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Normal magnetic resonance imaging and epilepsy surgery
  1. R D C ELWES,
  2. C D BINNIE,
  1. Institute of Epileptology, King’s College Hospital
  2. London SE5 9RS, UK
  1. Dr RDC Elwes, EEG Department, Mapother House, King’s College Hospital, Denmark Hill, London SE5 9RS, UK.

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Two broad principles should be followed when assessing patients for epilepsy surgery. Firstly, the evaluation requires a multidisciplinary team and secondly, patients should be offered surgery whenever possible on the basis of congruence of non-invasive tests. One of the difficulties that arises, however, is that patients with a definite history of intractable focal epilepsy may have either non-localising or non-congruent investigations. If this occurs then such discrepancies should be resolved by intracranial EEG.

Scott et al (this volume, pp 69–71) report their experience with an important group in which high resolution MRI was normal. This occurred in 20% of their patients but may be much more common in non-surgical series. Out of their 36 patients evaluated with scalp telemetry, 13 had a non-localising electroclinical syndrome. In such cases there would be widespread agreement in all epilepsy surgery programmes that further presurgical evaluation should be abandoned. Their arguments that intracranial EEG should not be carried out in another 17 cases, many of whom on clinical grounds seemed to have temporal lobe epilepsy, are less convincing. Only five patients had this investigation, of whom three were offered surgery. As the remaining patients were not actually evaluated they seem to be merely stating their practice rather than providing convincing evidence that it is indeed correct. The rationale for rejecting six patients because of discordant interictal and ictal scalp EEG and another nine who despite lateralised psychometric findings had discordant ictal EEG is not clear. Indeed many centres would conclude the reverse and consider such discordant data as one of the principal indications for intracranial EEG. Whereas they rightly point out the cost and risks associated with depth electrode studies many of these patients might have been offered surgery on the basis of subdural EEG recordings, which are far less invasive. Even before advances in neuroimaging depth studies were only carried out in a small proportion of highly atypical cases.1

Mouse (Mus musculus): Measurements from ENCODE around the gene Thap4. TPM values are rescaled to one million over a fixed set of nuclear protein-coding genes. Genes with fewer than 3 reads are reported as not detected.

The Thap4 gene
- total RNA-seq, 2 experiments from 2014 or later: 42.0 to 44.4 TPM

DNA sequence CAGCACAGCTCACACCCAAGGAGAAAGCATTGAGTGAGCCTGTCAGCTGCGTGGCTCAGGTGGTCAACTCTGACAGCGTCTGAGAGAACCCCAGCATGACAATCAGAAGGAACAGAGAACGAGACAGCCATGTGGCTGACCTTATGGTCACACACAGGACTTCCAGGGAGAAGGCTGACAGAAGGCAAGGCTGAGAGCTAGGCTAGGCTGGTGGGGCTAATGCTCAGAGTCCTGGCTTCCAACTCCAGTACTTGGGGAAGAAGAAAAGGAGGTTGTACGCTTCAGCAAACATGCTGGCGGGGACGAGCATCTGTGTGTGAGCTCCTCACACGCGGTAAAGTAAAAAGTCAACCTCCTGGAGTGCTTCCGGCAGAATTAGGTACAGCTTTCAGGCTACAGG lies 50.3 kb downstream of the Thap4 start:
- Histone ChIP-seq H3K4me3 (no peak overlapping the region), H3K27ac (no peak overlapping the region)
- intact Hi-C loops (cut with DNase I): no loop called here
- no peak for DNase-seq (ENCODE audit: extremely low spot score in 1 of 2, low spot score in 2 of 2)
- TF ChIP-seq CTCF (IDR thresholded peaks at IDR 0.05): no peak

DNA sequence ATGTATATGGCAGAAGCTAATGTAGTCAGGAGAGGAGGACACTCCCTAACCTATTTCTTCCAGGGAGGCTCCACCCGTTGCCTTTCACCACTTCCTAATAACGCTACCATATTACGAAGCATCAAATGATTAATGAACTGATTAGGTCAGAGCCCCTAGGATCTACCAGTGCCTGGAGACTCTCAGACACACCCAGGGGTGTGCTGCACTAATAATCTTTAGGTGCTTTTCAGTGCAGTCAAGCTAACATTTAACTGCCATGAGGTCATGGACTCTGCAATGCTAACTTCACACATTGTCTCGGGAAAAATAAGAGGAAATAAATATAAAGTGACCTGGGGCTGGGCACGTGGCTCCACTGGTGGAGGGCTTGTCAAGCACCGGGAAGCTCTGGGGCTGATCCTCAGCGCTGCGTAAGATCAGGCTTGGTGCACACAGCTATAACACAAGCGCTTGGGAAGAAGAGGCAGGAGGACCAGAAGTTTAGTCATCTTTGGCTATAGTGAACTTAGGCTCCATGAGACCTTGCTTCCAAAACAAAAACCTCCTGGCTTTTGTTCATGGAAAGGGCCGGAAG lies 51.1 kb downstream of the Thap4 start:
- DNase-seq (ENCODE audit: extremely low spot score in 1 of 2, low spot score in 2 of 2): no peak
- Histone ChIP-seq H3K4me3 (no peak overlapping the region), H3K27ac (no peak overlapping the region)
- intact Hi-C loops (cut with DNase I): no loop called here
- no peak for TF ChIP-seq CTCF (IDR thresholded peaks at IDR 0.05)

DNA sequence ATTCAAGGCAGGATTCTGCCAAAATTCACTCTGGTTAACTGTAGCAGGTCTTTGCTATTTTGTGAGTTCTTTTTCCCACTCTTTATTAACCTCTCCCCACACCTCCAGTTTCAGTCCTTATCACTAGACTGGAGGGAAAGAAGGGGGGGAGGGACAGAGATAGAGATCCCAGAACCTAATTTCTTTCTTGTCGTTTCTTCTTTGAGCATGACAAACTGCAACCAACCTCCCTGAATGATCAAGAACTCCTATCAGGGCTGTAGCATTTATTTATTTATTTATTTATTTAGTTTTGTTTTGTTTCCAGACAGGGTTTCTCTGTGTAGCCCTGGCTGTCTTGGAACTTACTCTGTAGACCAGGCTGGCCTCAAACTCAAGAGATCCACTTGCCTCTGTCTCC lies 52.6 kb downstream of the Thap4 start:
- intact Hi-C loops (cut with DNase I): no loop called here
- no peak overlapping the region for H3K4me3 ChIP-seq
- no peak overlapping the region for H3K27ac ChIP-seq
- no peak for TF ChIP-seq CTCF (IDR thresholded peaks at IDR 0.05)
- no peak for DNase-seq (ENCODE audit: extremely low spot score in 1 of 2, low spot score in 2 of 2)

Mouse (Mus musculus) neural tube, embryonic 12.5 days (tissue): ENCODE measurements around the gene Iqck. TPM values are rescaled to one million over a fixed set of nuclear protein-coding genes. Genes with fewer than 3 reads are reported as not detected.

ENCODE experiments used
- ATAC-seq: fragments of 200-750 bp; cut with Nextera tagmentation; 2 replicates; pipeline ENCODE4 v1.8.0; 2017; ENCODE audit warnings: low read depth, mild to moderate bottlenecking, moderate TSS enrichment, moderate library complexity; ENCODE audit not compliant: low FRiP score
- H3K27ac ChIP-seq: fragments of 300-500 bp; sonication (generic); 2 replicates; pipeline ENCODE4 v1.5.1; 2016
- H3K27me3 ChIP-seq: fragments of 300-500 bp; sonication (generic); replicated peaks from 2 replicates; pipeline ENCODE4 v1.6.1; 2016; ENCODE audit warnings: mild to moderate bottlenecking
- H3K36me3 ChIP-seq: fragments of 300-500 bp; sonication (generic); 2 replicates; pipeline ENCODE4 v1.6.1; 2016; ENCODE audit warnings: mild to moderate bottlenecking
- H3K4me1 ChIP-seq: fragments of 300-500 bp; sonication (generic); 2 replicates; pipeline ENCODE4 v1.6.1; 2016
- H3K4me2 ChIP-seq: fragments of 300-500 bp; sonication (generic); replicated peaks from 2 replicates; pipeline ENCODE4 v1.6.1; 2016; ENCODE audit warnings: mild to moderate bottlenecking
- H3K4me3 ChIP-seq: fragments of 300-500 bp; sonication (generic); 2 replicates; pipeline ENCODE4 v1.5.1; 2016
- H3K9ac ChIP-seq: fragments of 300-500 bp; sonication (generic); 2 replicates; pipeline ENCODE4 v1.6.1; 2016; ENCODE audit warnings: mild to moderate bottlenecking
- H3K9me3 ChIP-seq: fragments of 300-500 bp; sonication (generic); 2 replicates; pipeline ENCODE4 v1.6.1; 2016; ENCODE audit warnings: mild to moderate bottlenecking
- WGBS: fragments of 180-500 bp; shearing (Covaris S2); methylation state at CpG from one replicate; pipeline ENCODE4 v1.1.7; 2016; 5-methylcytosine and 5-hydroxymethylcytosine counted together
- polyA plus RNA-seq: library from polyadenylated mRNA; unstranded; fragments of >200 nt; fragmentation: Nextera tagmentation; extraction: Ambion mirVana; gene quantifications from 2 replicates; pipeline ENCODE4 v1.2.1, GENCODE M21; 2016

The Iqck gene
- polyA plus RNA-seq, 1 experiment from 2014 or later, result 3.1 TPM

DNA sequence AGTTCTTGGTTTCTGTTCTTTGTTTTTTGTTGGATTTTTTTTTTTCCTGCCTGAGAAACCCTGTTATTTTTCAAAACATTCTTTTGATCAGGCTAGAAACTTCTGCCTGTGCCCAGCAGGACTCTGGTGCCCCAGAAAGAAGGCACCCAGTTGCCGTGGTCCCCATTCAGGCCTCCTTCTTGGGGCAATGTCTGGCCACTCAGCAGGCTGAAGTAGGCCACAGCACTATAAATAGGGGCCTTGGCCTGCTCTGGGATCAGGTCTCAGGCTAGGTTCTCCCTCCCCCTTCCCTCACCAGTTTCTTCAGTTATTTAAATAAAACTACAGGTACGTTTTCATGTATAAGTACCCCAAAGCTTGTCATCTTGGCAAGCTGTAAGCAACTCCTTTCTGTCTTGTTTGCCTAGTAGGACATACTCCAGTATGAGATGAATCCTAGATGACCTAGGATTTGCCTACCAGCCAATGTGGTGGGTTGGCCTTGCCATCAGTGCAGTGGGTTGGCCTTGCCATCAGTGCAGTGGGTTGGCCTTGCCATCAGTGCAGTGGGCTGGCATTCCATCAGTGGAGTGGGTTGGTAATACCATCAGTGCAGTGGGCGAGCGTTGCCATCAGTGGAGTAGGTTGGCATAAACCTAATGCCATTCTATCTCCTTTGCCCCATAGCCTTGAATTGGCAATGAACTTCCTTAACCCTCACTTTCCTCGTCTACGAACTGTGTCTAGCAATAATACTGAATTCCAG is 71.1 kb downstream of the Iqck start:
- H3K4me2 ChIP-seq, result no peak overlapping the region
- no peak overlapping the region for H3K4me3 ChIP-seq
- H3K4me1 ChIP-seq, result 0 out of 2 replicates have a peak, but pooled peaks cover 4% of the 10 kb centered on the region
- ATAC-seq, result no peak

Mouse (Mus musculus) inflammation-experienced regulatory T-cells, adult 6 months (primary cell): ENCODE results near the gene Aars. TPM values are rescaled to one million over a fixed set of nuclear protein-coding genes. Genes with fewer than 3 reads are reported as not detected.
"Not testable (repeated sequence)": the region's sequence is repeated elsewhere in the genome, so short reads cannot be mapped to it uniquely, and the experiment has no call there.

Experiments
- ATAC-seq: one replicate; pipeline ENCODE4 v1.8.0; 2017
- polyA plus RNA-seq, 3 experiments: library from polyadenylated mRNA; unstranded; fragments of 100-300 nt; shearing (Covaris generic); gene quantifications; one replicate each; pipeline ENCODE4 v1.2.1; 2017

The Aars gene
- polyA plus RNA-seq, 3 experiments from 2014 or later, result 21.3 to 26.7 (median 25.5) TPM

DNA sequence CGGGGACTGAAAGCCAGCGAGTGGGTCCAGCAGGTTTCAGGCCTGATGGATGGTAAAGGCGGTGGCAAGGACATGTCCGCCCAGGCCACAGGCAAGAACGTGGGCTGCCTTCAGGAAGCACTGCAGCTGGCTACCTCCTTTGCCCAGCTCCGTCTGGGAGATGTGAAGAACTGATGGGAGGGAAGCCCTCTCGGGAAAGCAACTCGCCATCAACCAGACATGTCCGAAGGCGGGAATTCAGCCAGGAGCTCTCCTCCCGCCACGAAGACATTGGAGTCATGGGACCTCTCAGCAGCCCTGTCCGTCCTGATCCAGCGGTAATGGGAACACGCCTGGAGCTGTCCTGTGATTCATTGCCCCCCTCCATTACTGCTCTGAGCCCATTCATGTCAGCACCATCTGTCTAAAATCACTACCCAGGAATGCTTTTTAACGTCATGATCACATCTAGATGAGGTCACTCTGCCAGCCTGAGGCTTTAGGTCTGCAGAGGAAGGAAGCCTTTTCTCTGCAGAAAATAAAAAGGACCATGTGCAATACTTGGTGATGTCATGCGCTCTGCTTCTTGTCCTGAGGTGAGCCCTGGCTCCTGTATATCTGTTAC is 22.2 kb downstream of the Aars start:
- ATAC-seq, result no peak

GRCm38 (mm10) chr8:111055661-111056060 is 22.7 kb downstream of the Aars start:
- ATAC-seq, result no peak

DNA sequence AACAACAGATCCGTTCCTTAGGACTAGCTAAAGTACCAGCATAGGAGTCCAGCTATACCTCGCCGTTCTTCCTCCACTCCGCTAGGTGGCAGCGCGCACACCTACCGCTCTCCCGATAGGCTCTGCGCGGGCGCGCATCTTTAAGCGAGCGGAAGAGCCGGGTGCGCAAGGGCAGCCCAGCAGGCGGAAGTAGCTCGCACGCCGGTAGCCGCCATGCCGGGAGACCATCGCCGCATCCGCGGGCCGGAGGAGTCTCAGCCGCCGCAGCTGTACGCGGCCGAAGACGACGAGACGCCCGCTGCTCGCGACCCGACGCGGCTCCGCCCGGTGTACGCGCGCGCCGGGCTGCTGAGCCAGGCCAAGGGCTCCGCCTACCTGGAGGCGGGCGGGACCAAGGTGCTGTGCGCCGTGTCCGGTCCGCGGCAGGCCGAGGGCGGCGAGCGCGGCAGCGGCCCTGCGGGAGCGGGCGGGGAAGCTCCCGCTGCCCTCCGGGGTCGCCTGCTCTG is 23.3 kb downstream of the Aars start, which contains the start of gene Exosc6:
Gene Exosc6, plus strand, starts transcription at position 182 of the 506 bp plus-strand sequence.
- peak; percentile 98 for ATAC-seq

If the MRI is normal then functional imaging using ictal SPECT or FDG PET and intracranial EEG should be considered. Chauvelet al have reported excellent results with this approach in non-lesional frontal epilepsy which can be one of the most severe and disabling epilepsy syndromes.2 A similar approach followed by multiple subpial transection can be used if the focus involves eloquent cortex.3

The identification of non-invasive predictors of operative outcome is an important area of research and worthy of further study. There is, however, a more general problem in all of the medical literature assessing the usefulness of particular investigations in presurgical evaluation. If undue reliance is placed on the result of one individual test then patients are only admitted to the programme or operated on if the test is abnormal. Prophecies may then become self fulfilling. New technology should not be considered a substitute for a detailed clinical assessment. Large and highly successful epilepsy surgery programmes existed long before the introduction of high resolution MRI, or indeed the widespread use of intracranial EEG.4 In particular, physicians caring for patients with intractable focal epilepsy should not be deterred from referring them for surgical evaluation on the basis of an MRI evaluation which was reported to be normal.


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